I’ve moved nearly a dozen times since I broke this record in 2004 and the tapes have followed me everywhere: 24 hours of non-stop monotonous paper clipping minus twelve gaps where one of my friends (probably Steve) changed the reels. Five minutes of this footage will make you sorry you ever spoke an unkind word about grass growing or paint drying, which are each several orders of magnitude more exciting than this.
So I compressed those 24 hours into three minutes, which meant transferring the footage from Hi-8 tapes to DV tapes (time cost: 24 hours) and then importing the DV tapes to Final Cut Pro (time cost: 24 hours). There were no shortcuts. The project took weeks.
I have only one creative note worth mentioning here, a footnote to my previous post, Don’t Let Your Students Use Music In Their Video Projects: the soundtrack is entirely ambient noise.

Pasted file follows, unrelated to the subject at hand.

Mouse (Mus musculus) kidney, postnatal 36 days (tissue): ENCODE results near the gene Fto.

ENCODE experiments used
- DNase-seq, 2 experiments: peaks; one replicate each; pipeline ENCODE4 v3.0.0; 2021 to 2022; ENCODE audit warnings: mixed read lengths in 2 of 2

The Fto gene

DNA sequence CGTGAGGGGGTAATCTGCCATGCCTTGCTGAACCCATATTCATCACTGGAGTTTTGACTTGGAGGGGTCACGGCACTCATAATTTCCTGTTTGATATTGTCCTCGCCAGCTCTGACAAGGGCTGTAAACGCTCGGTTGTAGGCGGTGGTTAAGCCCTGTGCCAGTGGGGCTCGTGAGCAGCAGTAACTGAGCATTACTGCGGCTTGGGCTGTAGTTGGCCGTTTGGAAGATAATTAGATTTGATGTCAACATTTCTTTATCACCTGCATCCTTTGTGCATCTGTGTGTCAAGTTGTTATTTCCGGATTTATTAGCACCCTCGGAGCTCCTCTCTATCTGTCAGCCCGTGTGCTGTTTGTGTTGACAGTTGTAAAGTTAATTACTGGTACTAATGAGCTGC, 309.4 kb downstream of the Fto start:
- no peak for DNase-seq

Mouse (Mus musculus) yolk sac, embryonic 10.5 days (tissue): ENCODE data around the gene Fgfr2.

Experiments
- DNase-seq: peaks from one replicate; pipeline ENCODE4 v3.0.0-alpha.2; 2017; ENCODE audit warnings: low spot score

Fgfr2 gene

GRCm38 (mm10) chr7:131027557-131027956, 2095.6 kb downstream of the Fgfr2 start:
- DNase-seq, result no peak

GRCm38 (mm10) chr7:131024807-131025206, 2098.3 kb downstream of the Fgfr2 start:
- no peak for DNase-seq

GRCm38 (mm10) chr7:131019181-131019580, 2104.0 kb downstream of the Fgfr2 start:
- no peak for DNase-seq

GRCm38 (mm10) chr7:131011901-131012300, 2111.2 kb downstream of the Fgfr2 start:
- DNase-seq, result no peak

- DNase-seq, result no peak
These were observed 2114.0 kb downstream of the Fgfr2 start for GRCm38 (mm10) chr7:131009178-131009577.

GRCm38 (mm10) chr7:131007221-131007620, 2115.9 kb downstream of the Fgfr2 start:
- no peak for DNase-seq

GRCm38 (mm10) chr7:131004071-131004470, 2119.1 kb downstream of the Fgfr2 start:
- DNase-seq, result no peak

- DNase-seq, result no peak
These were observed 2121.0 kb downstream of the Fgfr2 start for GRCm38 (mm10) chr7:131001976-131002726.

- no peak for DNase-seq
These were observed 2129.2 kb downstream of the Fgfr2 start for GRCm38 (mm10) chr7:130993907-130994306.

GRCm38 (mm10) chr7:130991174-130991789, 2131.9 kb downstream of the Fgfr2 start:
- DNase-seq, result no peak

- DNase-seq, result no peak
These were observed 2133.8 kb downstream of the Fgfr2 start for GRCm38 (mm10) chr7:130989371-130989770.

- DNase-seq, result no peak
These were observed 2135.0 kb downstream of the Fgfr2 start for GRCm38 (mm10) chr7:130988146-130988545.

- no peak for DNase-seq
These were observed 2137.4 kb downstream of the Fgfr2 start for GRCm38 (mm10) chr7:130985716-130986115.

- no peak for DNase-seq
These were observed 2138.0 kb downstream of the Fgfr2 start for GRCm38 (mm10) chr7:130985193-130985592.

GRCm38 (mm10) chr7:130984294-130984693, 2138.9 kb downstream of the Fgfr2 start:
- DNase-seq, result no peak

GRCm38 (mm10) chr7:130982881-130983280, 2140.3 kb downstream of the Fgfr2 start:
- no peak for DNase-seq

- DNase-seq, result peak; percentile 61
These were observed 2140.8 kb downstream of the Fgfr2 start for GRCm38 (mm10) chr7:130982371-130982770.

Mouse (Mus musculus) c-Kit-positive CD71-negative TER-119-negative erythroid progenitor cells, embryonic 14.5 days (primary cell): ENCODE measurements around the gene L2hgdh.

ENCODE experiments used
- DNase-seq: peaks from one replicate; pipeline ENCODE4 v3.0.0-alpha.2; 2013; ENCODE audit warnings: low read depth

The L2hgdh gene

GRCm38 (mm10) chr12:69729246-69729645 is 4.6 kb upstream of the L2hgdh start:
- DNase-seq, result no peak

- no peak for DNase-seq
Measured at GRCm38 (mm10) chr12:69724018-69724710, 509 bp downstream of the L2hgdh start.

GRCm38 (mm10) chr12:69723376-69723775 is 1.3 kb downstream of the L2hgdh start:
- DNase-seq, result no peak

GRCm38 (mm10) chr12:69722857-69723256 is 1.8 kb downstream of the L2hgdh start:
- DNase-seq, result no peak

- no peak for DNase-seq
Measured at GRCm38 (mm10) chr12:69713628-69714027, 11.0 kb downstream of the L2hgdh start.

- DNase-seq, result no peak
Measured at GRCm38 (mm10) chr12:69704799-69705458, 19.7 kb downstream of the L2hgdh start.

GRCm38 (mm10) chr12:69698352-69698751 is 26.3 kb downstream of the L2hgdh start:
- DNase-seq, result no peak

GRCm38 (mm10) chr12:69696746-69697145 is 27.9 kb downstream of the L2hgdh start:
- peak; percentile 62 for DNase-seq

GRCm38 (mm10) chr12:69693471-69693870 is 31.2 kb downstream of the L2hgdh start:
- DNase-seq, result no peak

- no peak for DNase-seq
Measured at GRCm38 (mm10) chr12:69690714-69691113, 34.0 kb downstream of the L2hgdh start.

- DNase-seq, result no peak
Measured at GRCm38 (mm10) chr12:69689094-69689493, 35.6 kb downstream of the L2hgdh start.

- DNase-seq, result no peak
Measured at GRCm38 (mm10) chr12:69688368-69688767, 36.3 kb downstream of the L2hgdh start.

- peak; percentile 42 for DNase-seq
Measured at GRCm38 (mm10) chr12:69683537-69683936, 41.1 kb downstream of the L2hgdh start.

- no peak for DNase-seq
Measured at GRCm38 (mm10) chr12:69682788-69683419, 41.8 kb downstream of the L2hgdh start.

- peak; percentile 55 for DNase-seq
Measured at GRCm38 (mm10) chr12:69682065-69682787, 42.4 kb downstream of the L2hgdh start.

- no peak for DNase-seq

I worry about video teachers who would encourage the student to mute the ambient noise — the chaos, the laughter, the occasional grim silence, all of which is essential documentary detail — and instead apply a thick lacquer of Creative-Commons-licensed pop electronica. Something chosen carefully, no doubt. Something propulsive to match what passes for content here. But I’ll point out, again, that a) controlling ambient noise is its own necessary kind of skill, and b) laying a music track beneath a video track without worrying about how the two tracks play with each other — how the aural ebbs and flows with the visual — will strike certain segments of your audience as, artistically speaking, soulless.
This particular case is easy. If your audio track doesn’t shift gears or climax or do something at exactly one minute and 21 seconds into this video — when the sun rises — you’ve missed the moment and essentially filed for divorce on behalf of your audio and video track, citing irreconcilable differences.